Not many people on this planet can say they went from being an accountant for a shoe company to being the owner and operator of a golf course. That was the transition that the late Frank Bartasius made in the 1950s and 1960s.
Bartasius, who passed away May 8, worked for Fitz Brothers Shoe Co. in Lewiston, and United Shoe, prior to becoming became general manager of Summit Springs Golf Course in Poland in 1953. He held that job for 10 years before opening the Fairlawn Golf & Country Club in 1963, something he did successfully for more than 52 years.
At the time of his death, Bartasius was the oldest golf course owner and PGA professional in Maine. Nationally, there was just one pro older than him, 103-year-old Gus Andreone of northern Florida, and six other pros who were 96. Not only was Bartasius an ageless wonder, but he was revered by a Fairlawn membership that has tremendous pride in the club’s history and ownership. How the course came to be and was operated is a fascinating story.
Before it was built for golf, the Fairlawn property of nearly 500 acres was two potato farms owned by the McKnights and McCleerys, whose wives were sisters. Bartasius literally built the course from scratch without the heavy equipment available to today’s golf course construction companies. Road scrapers leveled the ground for fairways. He imported Vesper bent grass, brought in from the Vesper Country Club in Massachusetts.
Perhaps the most historic part of the course construction phase is the clubhouse, which Bartasius owned at Summit Springs and had transported in two parts to the Fairlawn site on the other side of Poland. That part of the building still exists as the dance floor upstairs in the clubhouse.
Bartasius was his own course architect, regularly walking up to 15 miles a day on the property, envisioning the layout of all 18 holes.
The business part of his success was the product of his upbringing and education. Bartasius’ parents were natives of Lithuania, so the family lived in Lewiston on West Bates Street in a Lithuanian neighborhood. With his father being a shoemaker, young Frank shined shoes, but he also was a caddy at Martindale, Riverside and Poland Spring. He graduated from Bentley College in 1942 with a business degree, but shortly after that was inducted into the U.S. Army during World War II. He was discharged after the war with the rank of technical sergeant.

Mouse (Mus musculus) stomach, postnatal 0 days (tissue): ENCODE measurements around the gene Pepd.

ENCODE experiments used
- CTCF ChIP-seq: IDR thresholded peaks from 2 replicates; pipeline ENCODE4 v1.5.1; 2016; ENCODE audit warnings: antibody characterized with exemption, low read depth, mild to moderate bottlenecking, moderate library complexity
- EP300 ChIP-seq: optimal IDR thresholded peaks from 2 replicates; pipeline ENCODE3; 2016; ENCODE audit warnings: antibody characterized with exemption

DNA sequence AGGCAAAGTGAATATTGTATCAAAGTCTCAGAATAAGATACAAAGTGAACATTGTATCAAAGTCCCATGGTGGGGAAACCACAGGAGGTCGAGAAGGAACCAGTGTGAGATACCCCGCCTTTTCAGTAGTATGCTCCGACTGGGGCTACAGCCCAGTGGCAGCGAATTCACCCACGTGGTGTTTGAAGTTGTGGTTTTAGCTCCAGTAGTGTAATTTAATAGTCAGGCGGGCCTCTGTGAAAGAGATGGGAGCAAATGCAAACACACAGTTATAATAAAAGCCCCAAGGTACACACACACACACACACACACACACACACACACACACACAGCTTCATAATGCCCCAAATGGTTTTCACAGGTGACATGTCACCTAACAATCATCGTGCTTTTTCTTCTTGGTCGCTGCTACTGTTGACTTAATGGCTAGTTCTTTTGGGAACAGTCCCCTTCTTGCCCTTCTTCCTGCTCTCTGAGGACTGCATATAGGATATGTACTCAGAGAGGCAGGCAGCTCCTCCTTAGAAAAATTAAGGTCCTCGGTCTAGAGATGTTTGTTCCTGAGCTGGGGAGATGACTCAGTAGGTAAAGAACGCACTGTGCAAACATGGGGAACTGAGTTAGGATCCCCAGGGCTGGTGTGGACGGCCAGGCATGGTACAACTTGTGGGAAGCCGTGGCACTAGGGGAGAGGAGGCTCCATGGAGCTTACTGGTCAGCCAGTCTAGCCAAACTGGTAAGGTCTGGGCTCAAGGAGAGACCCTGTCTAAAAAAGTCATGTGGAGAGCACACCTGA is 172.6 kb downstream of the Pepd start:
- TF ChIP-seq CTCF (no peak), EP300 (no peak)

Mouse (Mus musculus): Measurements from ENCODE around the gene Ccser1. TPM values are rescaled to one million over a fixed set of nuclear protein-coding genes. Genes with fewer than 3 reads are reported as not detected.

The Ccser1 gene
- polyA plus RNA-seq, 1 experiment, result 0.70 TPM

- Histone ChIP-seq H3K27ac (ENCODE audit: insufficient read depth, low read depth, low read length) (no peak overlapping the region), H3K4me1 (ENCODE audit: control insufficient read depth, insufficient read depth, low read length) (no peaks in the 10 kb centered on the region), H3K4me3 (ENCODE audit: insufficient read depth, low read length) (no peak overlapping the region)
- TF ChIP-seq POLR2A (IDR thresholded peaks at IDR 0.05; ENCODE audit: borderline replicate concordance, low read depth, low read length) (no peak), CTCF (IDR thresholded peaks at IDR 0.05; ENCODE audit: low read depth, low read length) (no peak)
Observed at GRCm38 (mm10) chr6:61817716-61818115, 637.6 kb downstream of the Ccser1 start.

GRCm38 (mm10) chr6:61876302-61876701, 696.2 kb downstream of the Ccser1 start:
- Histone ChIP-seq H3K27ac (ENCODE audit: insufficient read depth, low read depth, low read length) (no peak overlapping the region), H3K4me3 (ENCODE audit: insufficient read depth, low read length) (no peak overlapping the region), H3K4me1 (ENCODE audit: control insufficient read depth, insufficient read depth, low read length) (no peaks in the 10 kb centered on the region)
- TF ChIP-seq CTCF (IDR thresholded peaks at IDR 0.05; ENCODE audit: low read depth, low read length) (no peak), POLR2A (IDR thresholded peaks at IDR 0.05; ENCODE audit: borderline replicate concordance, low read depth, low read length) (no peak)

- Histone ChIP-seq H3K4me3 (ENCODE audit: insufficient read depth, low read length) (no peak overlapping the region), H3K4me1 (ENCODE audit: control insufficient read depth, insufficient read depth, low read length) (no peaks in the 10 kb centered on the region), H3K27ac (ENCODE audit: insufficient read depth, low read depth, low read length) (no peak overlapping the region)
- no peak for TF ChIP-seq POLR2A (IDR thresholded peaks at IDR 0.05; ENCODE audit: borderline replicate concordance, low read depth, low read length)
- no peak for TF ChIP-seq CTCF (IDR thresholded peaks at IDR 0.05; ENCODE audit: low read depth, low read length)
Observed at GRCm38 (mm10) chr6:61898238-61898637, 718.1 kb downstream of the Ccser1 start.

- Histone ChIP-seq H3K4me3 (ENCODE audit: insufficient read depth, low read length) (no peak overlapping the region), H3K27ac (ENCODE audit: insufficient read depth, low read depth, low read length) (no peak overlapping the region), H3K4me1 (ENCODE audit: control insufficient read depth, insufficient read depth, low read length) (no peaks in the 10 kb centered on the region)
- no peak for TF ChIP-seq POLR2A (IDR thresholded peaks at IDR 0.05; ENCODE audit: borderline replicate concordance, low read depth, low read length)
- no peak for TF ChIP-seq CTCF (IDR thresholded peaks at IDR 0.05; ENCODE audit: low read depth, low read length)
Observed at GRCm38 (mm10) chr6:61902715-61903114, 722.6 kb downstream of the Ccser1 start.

To have a successful golf course, it took Bartasius’ dedication and determination. Fairlawn made its name by being an 18-hole track, which had memberships but was open to the public, and it never has had tee times. All of this made it unique to the tri-county area.
Some of the highlights of Fairlawn include the fact that it was the 1965 site of the Maine Amateur, in which the famed Maine golfer Dr. Ray Lebel won his sixth championship at age 42. It also was the site of the 1975 Maine Am, and the Maine Open in 1973 and 1977. Two of the Fairlawn pros were well known in Maine — Ron LeClair, 1966 Maine Open champ and a member of the Maine Golf Hall of Fame; and Harvey Lemontagne, a 2002 Hall of Fame inductee.
Bartasius had some personal moments in the golf sun, having been on the Maine Pro Golfers Association four-ball championship team in 1958 at Springbrook, and in a 2010 pro-am at Springbrook when he was 91, carding better than his age with an 86 while playing in a group of Fairlawn members. Perhaps the crowning moment of his career also took place in 2010, when he was inducted into the Maine Golf Hall of Fame.
Today at Fairlawn will be bittersweet. In the morning the annual member-guest tournament will be conducted with a field of 112. In the afternoon the tournament banquet will be held with many tributes to Bartasius, the founder, owner and head pro emeritus of Fairlawn.
There is good news for Fairlawn members. Frank Bartasius’ son, David, has stated that the club will not be sold and that he will uphold his father’s legacy.
Francis J. Bartasius, may he rest in peace.